Advancing the Catalytic Frontier: New Horizons in Allylic Amine Synthesis Unveiled in 2022

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By Valentinos Mouarrawis and Sander Kluwer

Did you know that amine-containing pharmaceuticals are an essential functional component of numerous vital medications? These molecules can be found in a wide range of drugs, including antibiotics, breast cancer treatments, painkillers, and more. In fact, amine moieties are present in approximately 80% of the top 200 small-molecule pharmaceuticals. While aliphatic amines make up approximately 43% of amine-containing substances used in active pharmaceutical ingredients (APIs), their efficient synthesis can be a challenge. Particularly when traditional methods like nucleophilic substitution reactions and reductive amination are not working well with more complex pharmaceutical structures. As a result, finding efficient ways to synthesize amine-containing compounds is a vital area of research that can improve downstream processes and open up more synthetic pathways to access complex structures. The importance of this research area is highlighted by three high-profile papers that appeared over the course of 2022.

Figure 1. Representative examples of drugs containing aliphatic allylic amines.

One approach to synthesize amination products efficiently is through metal-catalyzed allylic C-H amination reactions. However, aliphatic and aromatic amines with free N-H groups have a tendency to coordinate with palladium salts more strongly than olefins, resulting in the formation of a bis(amine)-palladium complex. This significantly decreases the electrophilicity of palladium and the reactivity of the catalyst, and to avoid deactivation of the palladium catalyst, the nitrogen must thus be protected, although protection also reduces the nucleophilicity (creating a new challenge). Additionally, extra steps are needed for protection and deprotection. These challenges sparked an active research field, and as a result several important breakthroughs in the field of catalytic amination of alkenes to form allylic amines were reported in 2022. These developments addressed various challenges that previously hindered the synthesis of allylic amines, and added new tools to the synthetic chemist’s toolkit.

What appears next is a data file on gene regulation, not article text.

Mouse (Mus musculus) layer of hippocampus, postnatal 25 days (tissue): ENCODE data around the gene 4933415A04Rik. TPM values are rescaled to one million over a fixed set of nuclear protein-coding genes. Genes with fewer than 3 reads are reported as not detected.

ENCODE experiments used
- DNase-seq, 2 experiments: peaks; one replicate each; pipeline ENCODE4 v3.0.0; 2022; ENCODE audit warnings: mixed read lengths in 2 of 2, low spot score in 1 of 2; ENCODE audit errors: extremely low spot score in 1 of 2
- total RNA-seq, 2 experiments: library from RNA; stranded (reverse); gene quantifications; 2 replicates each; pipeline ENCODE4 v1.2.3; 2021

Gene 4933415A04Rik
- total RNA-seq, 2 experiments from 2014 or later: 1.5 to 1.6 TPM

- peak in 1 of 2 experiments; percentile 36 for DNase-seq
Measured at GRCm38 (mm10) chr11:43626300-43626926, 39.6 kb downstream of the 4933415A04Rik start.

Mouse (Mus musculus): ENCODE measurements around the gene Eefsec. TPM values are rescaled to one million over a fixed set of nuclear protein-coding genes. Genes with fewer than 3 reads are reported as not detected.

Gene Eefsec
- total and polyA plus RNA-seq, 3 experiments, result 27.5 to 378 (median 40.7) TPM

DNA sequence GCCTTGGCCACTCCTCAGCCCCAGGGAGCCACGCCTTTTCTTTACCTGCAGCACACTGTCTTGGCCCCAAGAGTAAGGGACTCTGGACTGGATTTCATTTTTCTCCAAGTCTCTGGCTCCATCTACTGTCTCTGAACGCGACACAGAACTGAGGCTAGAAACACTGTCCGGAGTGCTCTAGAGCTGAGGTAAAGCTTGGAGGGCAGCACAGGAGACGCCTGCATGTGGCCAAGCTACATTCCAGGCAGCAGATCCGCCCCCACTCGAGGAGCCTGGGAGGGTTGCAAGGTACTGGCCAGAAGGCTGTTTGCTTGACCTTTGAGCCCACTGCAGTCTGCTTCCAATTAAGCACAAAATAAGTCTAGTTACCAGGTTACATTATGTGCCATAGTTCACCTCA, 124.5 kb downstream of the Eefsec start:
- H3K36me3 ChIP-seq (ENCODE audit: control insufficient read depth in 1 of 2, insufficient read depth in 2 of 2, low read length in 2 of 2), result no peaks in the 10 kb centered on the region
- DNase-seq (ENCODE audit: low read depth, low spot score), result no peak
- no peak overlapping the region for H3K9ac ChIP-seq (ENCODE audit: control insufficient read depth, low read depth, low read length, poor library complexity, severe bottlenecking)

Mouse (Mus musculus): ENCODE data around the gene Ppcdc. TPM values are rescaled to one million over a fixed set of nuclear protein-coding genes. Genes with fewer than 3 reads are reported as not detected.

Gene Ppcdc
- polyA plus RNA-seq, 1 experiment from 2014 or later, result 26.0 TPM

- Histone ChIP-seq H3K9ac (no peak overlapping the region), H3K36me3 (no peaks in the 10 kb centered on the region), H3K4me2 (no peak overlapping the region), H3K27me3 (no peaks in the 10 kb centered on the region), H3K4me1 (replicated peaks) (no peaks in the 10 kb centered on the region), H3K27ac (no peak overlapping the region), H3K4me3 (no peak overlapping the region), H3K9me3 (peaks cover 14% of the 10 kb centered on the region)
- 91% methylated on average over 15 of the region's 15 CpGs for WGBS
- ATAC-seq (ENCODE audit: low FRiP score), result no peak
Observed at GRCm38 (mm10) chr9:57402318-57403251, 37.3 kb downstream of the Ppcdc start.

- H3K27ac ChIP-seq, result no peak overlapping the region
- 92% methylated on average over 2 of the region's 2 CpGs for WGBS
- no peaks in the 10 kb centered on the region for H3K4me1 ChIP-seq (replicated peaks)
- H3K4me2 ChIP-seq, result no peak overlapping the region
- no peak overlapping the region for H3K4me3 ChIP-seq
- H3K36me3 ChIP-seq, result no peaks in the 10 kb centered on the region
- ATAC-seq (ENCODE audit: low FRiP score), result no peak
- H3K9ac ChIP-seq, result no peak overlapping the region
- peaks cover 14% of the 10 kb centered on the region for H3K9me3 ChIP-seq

One of these pioneering contributions to this field was presented by Professor Christina White and her colleagues, which was published in Science (DOI: 10.1126/science.abn8382). They were able to synthesize complex tertiary allylic amines using a novel strategy that involved converting the starting amine into an BF3 ammonium salt. This prevented the undesired coordination of the amine to the catalyst in the electrophilic metal-catalyzed reaction. The slow release of the free amine under the reaction conditions from the BF3-protected amine leads to low concentrations of the nucleophile and enables a productive allylic amination catalytic pathway. One of the outstanding features of this novel approach is its straightforward synthetic procedure. As White explains, “You don’t need to handle it with a lot of precautions. You can run it open to air and you don’t have to exclude water. You just need your starting materials, the palladium/SOX catalyst, and a little heat.” The researchers demonstrated the broad applicability of this synthetic methodology by synthesizing a total of 81 different tertiary amines, including 12 actual drugs and 10 complex derivatives. Additionally, they were able to streamline the synthesis of an anti-obesity drug using this approach, reducing the number of steps from 12 to 5 and increasing the yield from 5.0% to 8.5%.